The Freedom From Religion Foundation (FFRF) is objecting on constitutional grounds to members of Congress urging federal agencies to include houses of worship in the stimulus package.
The CARES Act allows businesses and nonprofits to request forgivable loans from the federal government to cover operating costs and salaries. The Small Business Administration, in charge of the program, announced that it would allow churches and other houses of worship to receive funds, even though this violates its regulations. Several representatives wrote to Trump administration officials asking them to make certain that houses of worship were indeed being bailed out.
For members of Congress to blithely cast aside long-standing principles of separation of state and church — and to give support to the Small Business Administration’s move to remove these safeguards — is to sacrifice religious freedom in a moment of panic, FFRF asserts.
“Even in a pandemic, Americans must not be forced to fund churches,” FFRF Co-Presidents Dan Barker and Annie Laurie Gaylor write to the representatives who contacted the Trump administration. “When the government awards taxpayer dollars to pay for religious worship, a church’s bills, or a minister’s salary, it forces taxpayers to fund that church’s religious mission.”
One of this country’s first religious freedom laws warned that taxing citizens and giving the money to churches is “sinful and tyrannical.” The right to be free from that compulsion is the bedrock of religious liberty, FFRF emphasizes. The now-abandoned principle embodied in SBA’s original regulations limiting the religious use of taxpayer funds is that the government shouldn’t tax citizens to benefit a religion. James Madison explained this purpose well in his condemnation of even a three-penny tax to support Christian preachers and churches: “The religion then of every man must be left to the conviction and conscience of every man.”
Madison’s conclusion is based on history that seems distant today, but which was the result of centuries — millennia — of oppression from religion blended with government, FFRF offers as a reminder. Thanks to the separation of state and church, Americans do not have the oppressive experience of being forced to tithe to churches. But that these principles have succeeded so well is a reason to continue to abide by them, not set them aside.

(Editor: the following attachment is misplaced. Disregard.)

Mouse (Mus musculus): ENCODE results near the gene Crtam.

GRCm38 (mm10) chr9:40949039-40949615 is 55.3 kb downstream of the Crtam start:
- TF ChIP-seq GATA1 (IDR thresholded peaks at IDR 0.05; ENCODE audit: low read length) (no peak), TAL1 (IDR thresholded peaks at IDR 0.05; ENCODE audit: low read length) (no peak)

The U.S. Supreme Court discussed this foundational principle at length when it first applied the Establishment Clause to the states. In Everson v. Bd. of Educ. of Ewing Township (1947), it said: “No tax in any amount large or small, can be levied to support any religious activities or institutions, whatever they may be called, or whatever form they may adopt to teach or practice religion.” The court later reiterated a strong commitment to the religious liberty principles articulated in Everson, including the prohibition on giving public aid to religion. Its lengthy discussions of the meaning and purposes of the First Amendment’s religion clauses in these cases focused on the separation of religion and government — to the benefit of both. The court never hinted that the religion clauses actually require taxpayers to fund religion.
Our nation, our Founders and our Supreme Court have always understood that religious liberty flourishes when the government does not tax citizens to aid religion, FFRF maintains. Consistent with this fundamental truth, federal agencies including the Small Business Administration had adopted regulations to protect the religious liberty of taxpayers by prohibiting religious funding. It is unhelpful and contrary to the U.S. Constitution and American history for members of Congress to write to agency heads telling them to disregard those regulations, FFRF concludes.
The Freedom From Religion Foundation is a national nonprofit organization with over 31,000 members across the country, including in every state. It works to protect the constitutional separation between state and church and educates about nontheism.